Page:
Personal Selling and Sales Management
Firms wish for sales representatives to employ social media technologies in connecting with relational associates, including clients, supplier, and other workers. Consequently, firms endeavor to employ business students who are competent with various types of social media (Levin, Hansen, and Laverie 380). This is mostly in the area of marketing reason being, students are conversant with technology and blogs that works well in obtaining large customer base. This article extends the study on motivation by differentiating between three types of motivation, which are intrinsic, extrinsic, and apathetic. The study also explores the possible moderating effects of willingness on intention-to-use to real use and past performance on use to intended result. Data is collected from voluntary and involuntary respondents, and examined by means of partial least squares (PLS) regression. The results are that apathetic motivation emerges independent of the other two types of motivation. Incorporating apathetic motivation enhances the illuminating power of motivation and expands the understanding of the moderating power of willingness.
The respondents in the quasi-experimental design are 194 business students whereby 52% are female. The students are enrolled in either an undergraduate marketing course or consumer behavior classes for a semester at a large campus in Texas. Behavioral use, which shows the specific function of using the blog, is being considered as a continuous variable by counting the number of postings each member made during the semester (Levin, Hansen, and Laverie 382). Given that the idea of this research was to concurrently test numerous conceived causal relationships between the constructs, the data is being scrutinized using PLS regression. PLS is preferable in approximation of a path-dependent representation when the suppositions about predictability do not hold.
The focus of this study integrates the apathetic motivation and the moderating impacts of willingness on reason to use and of past performance on use to aimed outcome. The outcomes have numerous repercussions for sales supervisors and investigators. First, sales supervisors should reflect on sales representatives’ extent of apathetic motivation together with their levels of both extrinsic and intrinsic motivations toward application social media. Corporations are asking workers to involve themselves in social media, which could appear as invading their private life relationships, leading to sluggishness as revealed by higher levels of apathetic motivation (Levin, Hansen, and Laverie 384). Sales representatives with high level of apathetic inspiration, sales supervisors could overcome this problem by engaging the representatives in social media skills. Consecutively, these sales representatives’ high level of apathetic inspiration could decrease as they realize that their indifference is baseless. Therefore, as revealed in this article, moving to an involuntary background could have a major influence on the connection relating behavioral aim toward behavioral exploitation of social media. Second, if sales supervisors need new recruits to use sales related technologies, then they ought to reflect on changing their staffing process. Through changing the interviewing procedure, sales supervisors endeavor to discover potential workers who are indifferent about sales as an activity or applying technologies associated with sales (Levin, Hansen, and Laverie 385).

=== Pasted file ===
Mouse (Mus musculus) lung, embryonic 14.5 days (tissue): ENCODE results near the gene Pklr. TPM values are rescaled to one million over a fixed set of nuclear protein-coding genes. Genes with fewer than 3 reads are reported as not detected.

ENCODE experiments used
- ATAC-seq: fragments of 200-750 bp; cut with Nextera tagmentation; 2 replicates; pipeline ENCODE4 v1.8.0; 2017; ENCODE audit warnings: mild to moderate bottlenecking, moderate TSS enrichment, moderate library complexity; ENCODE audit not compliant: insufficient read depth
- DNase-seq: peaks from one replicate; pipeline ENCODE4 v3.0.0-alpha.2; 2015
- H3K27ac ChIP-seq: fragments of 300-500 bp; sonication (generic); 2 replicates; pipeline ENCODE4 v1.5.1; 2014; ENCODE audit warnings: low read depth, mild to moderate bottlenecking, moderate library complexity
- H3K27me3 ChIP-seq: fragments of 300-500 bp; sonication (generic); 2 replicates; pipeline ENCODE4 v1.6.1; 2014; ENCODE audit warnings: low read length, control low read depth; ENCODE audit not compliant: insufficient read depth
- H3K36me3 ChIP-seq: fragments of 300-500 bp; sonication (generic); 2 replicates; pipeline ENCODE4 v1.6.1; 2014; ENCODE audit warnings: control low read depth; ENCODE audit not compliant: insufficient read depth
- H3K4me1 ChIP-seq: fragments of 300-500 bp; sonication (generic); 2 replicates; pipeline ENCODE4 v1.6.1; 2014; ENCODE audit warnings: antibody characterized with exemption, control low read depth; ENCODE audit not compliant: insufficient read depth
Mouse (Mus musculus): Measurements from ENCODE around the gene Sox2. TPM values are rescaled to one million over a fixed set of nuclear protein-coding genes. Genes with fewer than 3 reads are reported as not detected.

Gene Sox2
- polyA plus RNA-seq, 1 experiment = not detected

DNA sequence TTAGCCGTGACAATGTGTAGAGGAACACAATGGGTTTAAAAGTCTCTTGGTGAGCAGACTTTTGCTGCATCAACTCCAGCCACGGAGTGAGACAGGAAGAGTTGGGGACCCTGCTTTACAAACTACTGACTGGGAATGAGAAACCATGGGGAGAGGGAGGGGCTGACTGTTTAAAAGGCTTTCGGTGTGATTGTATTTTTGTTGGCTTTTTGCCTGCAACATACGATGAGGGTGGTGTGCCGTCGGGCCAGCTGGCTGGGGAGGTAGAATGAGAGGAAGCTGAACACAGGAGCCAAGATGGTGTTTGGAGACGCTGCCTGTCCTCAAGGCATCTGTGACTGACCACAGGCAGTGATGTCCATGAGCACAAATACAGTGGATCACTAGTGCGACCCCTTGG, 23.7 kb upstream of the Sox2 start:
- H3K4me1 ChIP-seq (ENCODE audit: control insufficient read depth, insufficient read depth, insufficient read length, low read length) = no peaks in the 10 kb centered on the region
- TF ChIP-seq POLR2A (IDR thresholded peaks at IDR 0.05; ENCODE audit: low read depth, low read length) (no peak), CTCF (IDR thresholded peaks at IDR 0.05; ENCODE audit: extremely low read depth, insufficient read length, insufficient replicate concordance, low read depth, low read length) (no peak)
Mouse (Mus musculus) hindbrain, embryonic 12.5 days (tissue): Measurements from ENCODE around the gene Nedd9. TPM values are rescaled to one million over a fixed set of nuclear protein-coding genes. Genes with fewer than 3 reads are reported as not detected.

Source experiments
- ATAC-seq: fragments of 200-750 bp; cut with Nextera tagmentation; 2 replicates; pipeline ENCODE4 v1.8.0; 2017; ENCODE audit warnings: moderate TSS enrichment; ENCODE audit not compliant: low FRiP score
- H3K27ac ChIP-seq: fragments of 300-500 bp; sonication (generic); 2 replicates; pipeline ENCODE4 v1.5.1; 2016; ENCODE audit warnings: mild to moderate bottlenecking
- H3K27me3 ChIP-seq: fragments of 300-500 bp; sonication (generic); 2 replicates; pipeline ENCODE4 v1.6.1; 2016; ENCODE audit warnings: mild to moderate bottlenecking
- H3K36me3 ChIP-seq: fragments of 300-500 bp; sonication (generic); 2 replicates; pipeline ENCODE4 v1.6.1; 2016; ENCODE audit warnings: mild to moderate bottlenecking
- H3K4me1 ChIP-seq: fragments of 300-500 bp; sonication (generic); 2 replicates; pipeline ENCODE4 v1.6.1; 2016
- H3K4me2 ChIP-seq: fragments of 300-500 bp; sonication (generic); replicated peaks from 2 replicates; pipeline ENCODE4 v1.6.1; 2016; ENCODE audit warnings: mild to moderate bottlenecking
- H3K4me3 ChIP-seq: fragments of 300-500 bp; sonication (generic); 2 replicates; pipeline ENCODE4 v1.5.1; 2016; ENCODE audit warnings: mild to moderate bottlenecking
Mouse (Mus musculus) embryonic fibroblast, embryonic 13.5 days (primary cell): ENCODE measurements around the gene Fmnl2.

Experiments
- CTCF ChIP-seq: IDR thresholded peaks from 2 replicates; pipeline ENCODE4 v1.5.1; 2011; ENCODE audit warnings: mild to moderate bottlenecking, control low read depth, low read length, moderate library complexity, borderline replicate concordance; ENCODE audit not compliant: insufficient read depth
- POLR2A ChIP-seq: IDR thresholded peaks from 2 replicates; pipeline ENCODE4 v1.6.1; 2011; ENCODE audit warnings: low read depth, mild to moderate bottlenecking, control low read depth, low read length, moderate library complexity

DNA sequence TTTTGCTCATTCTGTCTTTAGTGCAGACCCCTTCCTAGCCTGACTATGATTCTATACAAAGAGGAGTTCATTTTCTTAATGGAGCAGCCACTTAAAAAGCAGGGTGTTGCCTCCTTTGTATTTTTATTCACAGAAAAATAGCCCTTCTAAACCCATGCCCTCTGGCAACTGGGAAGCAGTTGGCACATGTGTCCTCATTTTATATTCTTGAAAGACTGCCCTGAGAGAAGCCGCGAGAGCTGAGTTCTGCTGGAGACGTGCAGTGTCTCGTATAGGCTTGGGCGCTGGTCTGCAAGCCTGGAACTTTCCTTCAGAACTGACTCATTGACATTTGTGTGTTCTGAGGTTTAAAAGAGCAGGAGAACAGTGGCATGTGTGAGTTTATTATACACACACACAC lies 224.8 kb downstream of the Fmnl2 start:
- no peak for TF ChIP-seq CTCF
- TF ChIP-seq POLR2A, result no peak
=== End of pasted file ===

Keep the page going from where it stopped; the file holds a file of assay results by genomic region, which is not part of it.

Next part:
Third, researchers ought to discover a more extensive conceptualization of apathetic inspiration. It may possibly be that apathetic motivation emerges not out of a lack of extrinsic or intrinsic motivation, but out of where the individual supposes he or she cannot attain the set goal. This conceptualization may possibly clarify why or how people with higher extents of extrinsic and intrinsic inspiration toward a specific task decline, or else remain uninvolved in, the activity (Levin, Hansen, and Laverie 386). Finally, a potential drawback is using business students as respondents. The firms being approached are unwilling to have workers take part in a research that had both intentional and unintentional conditions.
Levin, Michael A., Jared M. Hansen, and Debra A. Laverie. “Toward UndersTanding new sales employees’ parTicipaTion in markeTing-relaTed Technology: moTivaTion, volUnTariness, and pasT performance.” Journal of Personal Selling & Sales Management 32.3 (2012): 379-386.